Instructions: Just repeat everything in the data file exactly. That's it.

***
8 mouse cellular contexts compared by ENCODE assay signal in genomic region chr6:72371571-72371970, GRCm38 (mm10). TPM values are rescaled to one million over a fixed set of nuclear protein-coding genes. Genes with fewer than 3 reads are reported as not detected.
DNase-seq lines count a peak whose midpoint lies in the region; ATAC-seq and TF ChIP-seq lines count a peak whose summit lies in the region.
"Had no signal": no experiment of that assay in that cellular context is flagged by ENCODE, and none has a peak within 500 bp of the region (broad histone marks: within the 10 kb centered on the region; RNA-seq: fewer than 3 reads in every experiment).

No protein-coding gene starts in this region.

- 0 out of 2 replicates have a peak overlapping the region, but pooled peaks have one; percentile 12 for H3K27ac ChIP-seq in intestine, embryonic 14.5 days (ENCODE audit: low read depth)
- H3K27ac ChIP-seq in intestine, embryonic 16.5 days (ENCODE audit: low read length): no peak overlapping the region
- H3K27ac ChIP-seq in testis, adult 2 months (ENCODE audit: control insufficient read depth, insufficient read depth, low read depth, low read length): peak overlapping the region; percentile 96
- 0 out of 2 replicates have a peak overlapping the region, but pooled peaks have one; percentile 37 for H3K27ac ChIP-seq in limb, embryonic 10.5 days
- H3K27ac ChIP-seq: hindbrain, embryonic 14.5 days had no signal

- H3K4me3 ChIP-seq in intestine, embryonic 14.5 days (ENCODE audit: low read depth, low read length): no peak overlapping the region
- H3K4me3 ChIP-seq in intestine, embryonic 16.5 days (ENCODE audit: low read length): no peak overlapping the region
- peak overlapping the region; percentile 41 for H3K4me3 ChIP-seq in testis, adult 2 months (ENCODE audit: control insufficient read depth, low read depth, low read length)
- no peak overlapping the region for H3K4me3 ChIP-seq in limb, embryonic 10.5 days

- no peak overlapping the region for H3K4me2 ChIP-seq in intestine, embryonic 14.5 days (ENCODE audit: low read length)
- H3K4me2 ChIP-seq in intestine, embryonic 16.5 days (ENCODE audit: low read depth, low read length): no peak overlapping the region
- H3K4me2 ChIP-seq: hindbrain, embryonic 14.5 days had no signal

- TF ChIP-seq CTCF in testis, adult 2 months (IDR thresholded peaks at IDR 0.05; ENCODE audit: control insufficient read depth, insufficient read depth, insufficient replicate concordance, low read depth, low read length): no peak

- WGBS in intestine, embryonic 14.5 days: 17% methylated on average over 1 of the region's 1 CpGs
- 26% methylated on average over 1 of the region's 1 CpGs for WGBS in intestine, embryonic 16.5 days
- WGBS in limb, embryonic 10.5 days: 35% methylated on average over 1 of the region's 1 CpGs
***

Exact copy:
8 mouse cellular contexts compared by ENCODE assay signal in genomic region chr6:72371571-72371970, GRCm38 (mm10). TPM values are rescaled to one million over a fixed set of nuclear protein-coding genes. Genes with fewer than 3 reads are reported as not detected.
DNase-seq lines count a peak whose midpoint lies in the region; ATAC-seq and TF ChIP-seq lines count a peak whose summit lies in the region.
"Had no signal": no experiment of that assay in that cellular context is flagged by ENCODE, and none has a peak within 500 bp of the region (broad histone marks: within the 10 kb centered on the region; RNA-seq: fewer than 3 reads in every experiment).

No protein-coding gene starts in this region.

- 0 out of 2 replicates have a peak overlapping the region, but pooled peaks have one; percentile 12 for H3K27ac ChIP-seq in intestine, embryonic 14.5 days (ENCODE audit: low read depth)
- H3K27ac ChIP-seq in intestine, embryonic 16.5 days (ENCODE audit: low read length): no peak overlapping the region
- H3K27ac ChIP-seq in testis, adult 2 months (ENCODE audit: control insufficient read depth, insufficient read depth, low read depth, low read length): peak overlapping the region; percentile 96
- 0 out of 2 replicates have a peak overlapping the region, but pooled peaks have one; percentile 37 for H3K27ac ChIP-seq in limb, embryonic 10.5 days
- H3K27ac ChIP-seq: hindbrain, embryonic 14.5 days had no signal

- H3K4me3 ChIP-seq in intestine, embryonic 14.5 days (ENCODE audit: low read depth, low read length): no peak overlapping the region
- H3K4me3 ChIP-seq in intestine, embryonic 16.5 days (ENCODE audit: low read length): no peak overlapping the region
- peak overlapping the region; percentile 41 for H3K4me3 ChIP-seq in testis, adult 2 months (ENCODE audit: control insufficient read depth, low read depth, low read length)
- no peak overlapping the region for H3K4me3 ChIP-seq in limb, embryonic 10.5 days

- no peak overlapping the region for H3K4me2 ChIP-seq in intestine, embryonic 14.5 days (ENCODE audit: low read length)
- H3K4me2 ChIP-seq in intestine, embryonic 16.5 days (ENCODE audit: low read depth, low read length): no peak overlapping the region
- H3K4me2 ChIP-seq: hindbrain, embryonic 14.5 days had no signal

- TF ChIP-seq CTCF in testis, adult 2 months (IDR thresholded peaks at IDR 0.05; ENCODE audit: control insufficient read depth, insufficient read depth, insufficient replicate concordance, low read depth, low read length): no peak

- WGBS in intestine, embryonic 14.5 days: 17% methylated on average over 1 of the region's 1 CpGs
- 26% methylated on average over 1 of the region's 1 CpGs for WGBS in intestine, embryonic 16.5 days
- WGBS in limb, embryonic 10.5 days: 35% methylated on average over 1 of the region's 1 CpGs